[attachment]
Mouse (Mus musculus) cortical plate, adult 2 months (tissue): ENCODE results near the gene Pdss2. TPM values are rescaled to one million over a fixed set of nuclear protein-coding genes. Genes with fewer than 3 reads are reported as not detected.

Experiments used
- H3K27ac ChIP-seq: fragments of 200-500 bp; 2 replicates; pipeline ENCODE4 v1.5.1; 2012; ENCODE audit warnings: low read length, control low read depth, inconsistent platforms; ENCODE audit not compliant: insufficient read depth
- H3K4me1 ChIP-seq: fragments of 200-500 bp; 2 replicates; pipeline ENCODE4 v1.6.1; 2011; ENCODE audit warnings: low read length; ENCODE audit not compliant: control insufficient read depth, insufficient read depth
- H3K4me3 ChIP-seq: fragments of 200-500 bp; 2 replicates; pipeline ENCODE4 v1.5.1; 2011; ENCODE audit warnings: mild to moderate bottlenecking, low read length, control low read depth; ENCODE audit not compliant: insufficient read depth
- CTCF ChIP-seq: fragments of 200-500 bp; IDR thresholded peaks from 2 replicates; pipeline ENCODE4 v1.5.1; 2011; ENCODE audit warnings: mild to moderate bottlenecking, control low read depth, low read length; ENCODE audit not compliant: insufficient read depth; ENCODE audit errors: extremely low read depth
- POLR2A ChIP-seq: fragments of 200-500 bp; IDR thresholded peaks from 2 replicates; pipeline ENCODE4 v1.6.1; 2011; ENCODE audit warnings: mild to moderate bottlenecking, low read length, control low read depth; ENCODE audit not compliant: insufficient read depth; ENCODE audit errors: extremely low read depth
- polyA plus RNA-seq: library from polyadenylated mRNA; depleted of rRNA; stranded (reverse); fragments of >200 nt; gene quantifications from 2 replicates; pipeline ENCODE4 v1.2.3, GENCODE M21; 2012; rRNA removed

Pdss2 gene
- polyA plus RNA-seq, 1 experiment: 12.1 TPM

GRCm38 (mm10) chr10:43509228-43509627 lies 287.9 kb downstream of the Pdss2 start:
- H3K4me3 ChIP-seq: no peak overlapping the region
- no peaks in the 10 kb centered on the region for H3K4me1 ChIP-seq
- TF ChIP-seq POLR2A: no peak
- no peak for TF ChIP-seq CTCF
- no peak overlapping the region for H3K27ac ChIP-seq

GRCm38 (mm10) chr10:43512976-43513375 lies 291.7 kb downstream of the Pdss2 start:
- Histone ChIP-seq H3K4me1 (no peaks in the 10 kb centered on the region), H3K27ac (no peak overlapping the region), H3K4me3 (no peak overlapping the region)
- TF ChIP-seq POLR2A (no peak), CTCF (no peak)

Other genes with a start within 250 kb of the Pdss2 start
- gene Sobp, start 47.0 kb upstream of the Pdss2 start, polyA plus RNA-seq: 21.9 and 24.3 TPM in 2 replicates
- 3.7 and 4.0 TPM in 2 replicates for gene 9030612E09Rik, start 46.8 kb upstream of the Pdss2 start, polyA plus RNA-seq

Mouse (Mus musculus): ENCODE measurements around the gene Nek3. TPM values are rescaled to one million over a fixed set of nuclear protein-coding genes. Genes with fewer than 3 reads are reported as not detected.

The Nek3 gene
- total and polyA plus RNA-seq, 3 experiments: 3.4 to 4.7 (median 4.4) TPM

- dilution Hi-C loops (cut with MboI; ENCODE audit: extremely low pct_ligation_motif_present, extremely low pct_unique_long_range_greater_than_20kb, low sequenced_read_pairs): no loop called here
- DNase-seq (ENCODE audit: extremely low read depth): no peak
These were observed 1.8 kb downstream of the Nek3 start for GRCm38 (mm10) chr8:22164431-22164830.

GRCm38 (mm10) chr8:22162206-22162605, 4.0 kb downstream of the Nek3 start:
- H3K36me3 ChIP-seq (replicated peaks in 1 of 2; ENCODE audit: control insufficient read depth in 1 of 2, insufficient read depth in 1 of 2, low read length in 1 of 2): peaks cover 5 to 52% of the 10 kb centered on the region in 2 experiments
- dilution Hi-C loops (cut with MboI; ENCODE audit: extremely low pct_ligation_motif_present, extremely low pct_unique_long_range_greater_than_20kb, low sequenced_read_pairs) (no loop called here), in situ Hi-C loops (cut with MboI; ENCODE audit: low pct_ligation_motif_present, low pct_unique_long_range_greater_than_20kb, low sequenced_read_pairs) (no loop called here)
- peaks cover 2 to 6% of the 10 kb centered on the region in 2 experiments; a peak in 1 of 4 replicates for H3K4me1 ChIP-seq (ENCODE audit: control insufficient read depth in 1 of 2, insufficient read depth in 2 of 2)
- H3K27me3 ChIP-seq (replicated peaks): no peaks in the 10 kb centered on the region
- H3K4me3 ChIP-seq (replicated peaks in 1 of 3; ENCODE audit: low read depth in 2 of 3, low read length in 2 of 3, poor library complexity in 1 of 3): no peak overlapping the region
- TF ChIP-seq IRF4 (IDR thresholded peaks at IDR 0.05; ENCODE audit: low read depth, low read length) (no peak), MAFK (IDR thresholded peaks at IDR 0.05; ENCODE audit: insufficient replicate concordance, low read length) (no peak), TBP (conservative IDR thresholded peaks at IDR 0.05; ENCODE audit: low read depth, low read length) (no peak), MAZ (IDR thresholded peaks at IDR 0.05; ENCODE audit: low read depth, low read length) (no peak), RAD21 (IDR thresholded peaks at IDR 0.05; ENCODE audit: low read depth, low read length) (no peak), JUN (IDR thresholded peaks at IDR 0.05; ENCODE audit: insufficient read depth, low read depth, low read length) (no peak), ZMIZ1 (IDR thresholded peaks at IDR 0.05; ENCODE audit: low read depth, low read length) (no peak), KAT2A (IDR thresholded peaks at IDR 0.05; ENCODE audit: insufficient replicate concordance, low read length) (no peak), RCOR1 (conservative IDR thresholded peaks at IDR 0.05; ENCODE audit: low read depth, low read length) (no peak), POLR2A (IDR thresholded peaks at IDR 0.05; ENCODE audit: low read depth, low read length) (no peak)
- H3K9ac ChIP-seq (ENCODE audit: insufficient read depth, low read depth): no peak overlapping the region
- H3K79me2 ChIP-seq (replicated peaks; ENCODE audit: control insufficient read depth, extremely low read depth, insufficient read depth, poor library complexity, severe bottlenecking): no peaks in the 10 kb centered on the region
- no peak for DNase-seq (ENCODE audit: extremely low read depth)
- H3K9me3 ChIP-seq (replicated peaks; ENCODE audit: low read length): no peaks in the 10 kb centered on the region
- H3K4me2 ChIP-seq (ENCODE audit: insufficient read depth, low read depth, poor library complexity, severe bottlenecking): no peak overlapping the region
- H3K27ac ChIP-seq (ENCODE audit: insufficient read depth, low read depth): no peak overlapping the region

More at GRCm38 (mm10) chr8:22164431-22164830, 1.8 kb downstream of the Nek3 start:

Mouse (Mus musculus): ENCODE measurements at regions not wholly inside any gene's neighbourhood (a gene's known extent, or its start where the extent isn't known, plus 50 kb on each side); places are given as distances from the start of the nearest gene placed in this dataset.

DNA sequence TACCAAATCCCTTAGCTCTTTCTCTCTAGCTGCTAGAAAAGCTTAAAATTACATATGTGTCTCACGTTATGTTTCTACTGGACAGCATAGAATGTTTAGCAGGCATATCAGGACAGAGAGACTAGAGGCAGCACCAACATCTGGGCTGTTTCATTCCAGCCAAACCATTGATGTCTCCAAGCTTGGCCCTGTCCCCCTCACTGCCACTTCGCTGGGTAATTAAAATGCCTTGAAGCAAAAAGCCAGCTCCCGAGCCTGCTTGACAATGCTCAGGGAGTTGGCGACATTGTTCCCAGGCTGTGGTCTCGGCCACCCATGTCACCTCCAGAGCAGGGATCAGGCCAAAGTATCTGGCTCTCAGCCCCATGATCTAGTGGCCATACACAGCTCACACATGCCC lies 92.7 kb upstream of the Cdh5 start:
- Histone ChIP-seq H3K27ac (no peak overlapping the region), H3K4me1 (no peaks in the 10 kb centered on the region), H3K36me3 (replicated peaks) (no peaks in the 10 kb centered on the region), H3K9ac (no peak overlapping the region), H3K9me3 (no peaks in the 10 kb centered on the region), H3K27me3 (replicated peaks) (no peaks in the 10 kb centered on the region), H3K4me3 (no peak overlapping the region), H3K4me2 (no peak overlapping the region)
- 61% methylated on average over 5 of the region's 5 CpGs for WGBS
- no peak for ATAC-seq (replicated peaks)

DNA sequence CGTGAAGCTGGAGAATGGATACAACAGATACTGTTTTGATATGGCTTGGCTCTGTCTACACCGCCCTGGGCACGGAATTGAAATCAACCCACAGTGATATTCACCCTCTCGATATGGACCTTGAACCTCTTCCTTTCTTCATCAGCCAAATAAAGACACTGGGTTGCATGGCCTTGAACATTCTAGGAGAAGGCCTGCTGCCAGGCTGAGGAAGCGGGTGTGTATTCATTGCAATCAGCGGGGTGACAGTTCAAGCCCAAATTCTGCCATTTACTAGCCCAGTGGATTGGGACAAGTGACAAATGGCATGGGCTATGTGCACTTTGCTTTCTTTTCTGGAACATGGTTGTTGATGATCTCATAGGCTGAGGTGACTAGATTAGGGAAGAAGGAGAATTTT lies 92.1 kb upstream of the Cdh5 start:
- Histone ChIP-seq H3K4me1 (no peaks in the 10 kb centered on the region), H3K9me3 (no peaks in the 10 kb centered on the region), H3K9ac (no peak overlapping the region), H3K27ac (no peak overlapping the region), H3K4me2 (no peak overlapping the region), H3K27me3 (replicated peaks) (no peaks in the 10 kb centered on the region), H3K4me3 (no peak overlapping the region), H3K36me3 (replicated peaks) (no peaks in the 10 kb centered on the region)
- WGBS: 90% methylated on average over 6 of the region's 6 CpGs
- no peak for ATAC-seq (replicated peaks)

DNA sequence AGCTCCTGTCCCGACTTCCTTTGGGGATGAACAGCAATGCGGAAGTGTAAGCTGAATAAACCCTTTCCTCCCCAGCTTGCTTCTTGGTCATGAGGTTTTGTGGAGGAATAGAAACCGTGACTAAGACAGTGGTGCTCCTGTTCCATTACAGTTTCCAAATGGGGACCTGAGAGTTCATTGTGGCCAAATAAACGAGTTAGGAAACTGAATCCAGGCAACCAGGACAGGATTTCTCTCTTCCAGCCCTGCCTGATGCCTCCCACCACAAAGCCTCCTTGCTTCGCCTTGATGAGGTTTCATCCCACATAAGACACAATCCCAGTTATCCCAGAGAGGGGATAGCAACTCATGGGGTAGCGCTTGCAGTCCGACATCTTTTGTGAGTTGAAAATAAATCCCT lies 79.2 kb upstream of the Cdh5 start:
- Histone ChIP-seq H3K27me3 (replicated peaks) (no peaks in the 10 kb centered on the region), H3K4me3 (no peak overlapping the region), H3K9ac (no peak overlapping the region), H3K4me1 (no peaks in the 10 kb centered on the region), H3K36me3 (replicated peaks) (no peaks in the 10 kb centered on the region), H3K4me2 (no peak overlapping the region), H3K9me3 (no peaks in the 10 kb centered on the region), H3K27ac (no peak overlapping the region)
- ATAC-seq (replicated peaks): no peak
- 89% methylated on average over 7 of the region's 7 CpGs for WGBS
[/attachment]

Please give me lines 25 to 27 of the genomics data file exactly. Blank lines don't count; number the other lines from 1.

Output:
- total and polyA plus RNA-seq, 3 experiments: 3.4 to 4.7 (median 4.4) TPM

- dilution Hi-C loops (cut with MboI; ENCODE audit: extremely low pct_ligation_motif_present, extremely low pct_unique_long_range_greater_than_20kb, low sequenced_read_pairs): no loop called here
- DNase-seq (ENCODE audit: extremely low read depth): no peak